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The Power of the Frame

Social scientists know about the power of the frame.

In experiments on perception, they’ll show two groups the same video of a car accident, then ask each how fast they thought the cars were going. One group they’ll ask: “How fast were the cars were the cars going when they contacted each other?” The other group they’ll ask: “How fast were the cars going when they smashed into each other?”

The phrasing here completely changes the way people perceive the accident (saying “smashed” makes them inflate their speed estimate by 33%).

We didn't "eat" so much as "devour" this pizza.

Like it? Here’s another:

Tell half of a class that an incoming guest lecturer is “rather cold” and tell the other half “he’s a very warm person.” They’ll have completely different reactions to seeing the same lecture.

This is a powerful effect, and sort of terrifying. It means that our reputations precede us in a meaningful (and often unfair) way. It also means that we can change the way others think of us (and the way we think of ourselves), by simply re-framing what we do.

So if you have a reputation for being a difficult employer, make sure you talk about your high standards. If you’re consistently a number two provider, tell us why being the underdog makes you better (more nimble, more innovative, more willing to do extra for the clients you get).

It’s a mistake to ignore your flaws entirely. To do a propaganda video that completely whitewashes your reputation, and makes you into something you’re not. Viewers are getting more sophisticated all the time, and it doesn’t really take much to see through such blatant posturing anyway (the only people fooled by propaganda are the ones who want to be fooled).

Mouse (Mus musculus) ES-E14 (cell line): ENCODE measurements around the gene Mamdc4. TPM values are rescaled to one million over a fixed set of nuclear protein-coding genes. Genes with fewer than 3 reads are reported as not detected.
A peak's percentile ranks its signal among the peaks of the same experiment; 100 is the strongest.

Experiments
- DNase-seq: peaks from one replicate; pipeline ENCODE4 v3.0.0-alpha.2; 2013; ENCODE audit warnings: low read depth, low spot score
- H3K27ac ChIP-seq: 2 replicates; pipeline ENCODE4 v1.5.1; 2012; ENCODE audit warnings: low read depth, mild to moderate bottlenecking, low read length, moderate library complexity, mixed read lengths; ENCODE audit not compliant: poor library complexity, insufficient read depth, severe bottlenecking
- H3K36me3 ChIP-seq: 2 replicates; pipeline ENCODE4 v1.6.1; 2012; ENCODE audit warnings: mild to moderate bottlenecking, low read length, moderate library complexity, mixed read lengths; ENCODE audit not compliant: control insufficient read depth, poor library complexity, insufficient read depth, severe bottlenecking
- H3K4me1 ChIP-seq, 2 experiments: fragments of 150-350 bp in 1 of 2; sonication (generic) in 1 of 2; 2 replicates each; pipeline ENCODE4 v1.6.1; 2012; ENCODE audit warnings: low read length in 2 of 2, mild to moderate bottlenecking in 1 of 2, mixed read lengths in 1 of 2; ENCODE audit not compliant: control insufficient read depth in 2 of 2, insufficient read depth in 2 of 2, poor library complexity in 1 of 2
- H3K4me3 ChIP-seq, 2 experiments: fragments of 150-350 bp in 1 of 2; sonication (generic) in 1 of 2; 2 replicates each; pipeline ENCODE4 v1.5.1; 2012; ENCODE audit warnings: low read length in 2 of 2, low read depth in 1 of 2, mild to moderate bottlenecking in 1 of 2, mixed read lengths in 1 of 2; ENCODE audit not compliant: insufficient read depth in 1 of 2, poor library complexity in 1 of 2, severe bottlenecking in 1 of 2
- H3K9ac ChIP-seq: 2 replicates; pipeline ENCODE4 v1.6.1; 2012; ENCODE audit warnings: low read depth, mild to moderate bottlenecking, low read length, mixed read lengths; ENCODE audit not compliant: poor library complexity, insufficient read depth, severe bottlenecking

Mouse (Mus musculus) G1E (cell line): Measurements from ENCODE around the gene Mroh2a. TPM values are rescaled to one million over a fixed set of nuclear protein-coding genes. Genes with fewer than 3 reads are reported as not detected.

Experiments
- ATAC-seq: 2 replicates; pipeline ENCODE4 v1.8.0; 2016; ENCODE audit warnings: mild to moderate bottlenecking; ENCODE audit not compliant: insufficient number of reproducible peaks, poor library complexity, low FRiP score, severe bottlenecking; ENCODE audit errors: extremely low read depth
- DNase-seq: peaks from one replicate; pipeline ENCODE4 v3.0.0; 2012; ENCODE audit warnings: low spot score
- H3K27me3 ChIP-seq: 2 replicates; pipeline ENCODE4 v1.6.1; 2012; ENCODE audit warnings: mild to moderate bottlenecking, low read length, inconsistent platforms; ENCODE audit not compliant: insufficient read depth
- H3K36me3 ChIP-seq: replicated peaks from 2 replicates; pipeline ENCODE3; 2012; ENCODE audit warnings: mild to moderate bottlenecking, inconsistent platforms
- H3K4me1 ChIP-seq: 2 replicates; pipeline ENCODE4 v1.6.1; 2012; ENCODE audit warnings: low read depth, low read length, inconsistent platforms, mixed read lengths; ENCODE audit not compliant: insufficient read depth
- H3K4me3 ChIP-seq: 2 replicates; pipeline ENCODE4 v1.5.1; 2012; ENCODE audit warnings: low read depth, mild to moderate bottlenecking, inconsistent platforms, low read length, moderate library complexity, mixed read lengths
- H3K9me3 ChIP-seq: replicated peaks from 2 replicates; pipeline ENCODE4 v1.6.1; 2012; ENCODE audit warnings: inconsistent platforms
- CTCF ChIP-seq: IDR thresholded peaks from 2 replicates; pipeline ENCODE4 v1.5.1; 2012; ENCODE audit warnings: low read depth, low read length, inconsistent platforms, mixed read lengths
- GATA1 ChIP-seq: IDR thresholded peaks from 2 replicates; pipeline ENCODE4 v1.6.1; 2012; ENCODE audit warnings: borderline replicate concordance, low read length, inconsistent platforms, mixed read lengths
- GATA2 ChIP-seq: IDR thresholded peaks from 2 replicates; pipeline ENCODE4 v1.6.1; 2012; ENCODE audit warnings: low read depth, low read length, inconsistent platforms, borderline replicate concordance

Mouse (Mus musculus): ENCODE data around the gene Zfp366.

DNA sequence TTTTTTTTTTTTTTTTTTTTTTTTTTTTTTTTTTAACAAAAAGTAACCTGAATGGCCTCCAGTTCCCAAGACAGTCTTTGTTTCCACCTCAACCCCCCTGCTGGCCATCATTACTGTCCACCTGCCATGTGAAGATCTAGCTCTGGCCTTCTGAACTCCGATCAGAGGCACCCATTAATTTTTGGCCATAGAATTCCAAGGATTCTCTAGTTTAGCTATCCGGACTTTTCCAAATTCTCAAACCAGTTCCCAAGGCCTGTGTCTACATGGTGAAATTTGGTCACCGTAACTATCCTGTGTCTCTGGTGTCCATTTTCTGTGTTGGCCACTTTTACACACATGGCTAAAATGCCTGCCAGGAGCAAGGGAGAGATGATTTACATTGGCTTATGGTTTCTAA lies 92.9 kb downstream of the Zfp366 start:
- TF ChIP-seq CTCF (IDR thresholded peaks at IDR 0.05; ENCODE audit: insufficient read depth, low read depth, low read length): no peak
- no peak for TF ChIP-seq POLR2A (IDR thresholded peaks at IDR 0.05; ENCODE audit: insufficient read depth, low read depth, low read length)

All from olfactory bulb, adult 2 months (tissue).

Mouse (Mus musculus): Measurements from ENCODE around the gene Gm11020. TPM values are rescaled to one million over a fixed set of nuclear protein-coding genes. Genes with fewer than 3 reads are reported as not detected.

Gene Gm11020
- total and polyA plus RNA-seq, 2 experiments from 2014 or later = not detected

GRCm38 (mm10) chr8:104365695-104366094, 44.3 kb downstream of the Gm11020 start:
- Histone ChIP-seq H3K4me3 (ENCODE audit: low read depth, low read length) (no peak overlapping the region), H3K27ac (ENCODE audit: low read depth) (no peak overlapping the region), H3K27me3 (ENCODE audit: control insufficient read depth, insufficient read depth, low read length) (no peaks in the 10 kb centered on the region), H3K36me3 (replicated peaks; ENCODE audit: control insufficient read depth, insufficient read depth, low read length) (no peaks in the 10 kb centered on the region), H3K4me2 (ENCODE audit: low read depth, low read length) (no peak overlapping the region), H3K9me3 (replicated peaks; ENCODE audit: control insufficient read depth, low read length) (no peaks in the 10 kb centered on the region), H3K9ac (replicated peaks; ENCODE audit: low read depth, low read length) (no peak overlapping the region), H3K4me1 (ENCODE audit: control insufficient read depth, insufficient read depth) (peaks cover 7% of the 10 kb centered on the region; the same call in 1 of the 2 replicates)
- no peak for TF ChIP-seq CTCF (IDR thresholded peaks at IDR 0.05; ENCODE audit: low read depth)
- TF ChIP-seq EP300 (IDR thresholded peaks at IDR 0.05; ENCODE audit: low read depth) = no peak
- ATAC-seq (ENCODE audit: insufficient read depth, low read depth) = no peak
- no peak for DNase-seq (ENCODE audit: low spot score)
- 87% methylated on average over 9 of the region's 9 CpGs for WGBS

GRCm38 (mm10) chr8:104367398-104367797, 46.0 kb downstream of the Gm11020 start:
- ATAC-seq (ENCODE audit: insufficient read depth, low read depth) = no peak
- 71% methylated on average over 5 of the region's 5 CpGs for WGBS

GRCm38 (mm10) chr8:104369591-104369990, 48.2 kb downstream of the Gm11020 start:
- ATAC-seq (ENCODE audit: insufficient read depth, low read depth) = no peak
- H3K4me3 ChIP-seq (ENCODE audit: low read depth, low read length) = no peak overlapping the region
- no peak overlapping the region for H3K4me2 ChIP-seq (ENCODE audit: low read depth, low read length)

But re-framing works. For you and for your audience. When your obstacles stop being your “Achilles’ Heel” and start being your “Mount Everest,” they cease seeming like obstacles at all. They become opportunities. And inspiring ones, at that.

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Keep It Brief

Always. Always. Always.

And not only because attention spans are supposed to be getting shorter (33% of viewers abandon an online video by the 30 second mark, 44% by the 60 second mark) but because no one remembers what you say in a long video. They might remember the first couple things, and they’ll certainly remember the last. But the meaty middle? Forget it. Your viewers certainly will.

This is due to the serial position effect, a reality scientists were describing long before the age of A.D.D. The simple fact is: no one has a perfect memory, although our memory for first impressions and closing arguments is pretty darn good.

So a graph of “stickiness” as a function of content placement might look like this:

The gray middle is the place of hazy recall, of low impact, of washed-out content and wasted marketing effort. In a 7 minute video, it represents perhaps the middle 5. Like it? Neither do we. But it’s the nature of the brains we’re trying to sell to.

So cut out the gray middle — it’s useless anyway — and acknowledge that you can’t say it all at once. Break your message into smaller, two- or three-minute chunks. Give your audience time to absorb and reflect.*

And try not to be too caught up in the throes of composition. Remember: Peter Jackson and Christopher Nolan can sell a 3-hour movie because they’re selling a movie. You’re selling a message. Keep it brief.


*This is what we did with Cool Clubs — created several short clips highlighting their main features/benefits, instead of one epic video advertisement. The result is shorter, more easily-digestible information, plus the ability for users to self-select, watching only the bits they’re interested in. See our portfolio for more.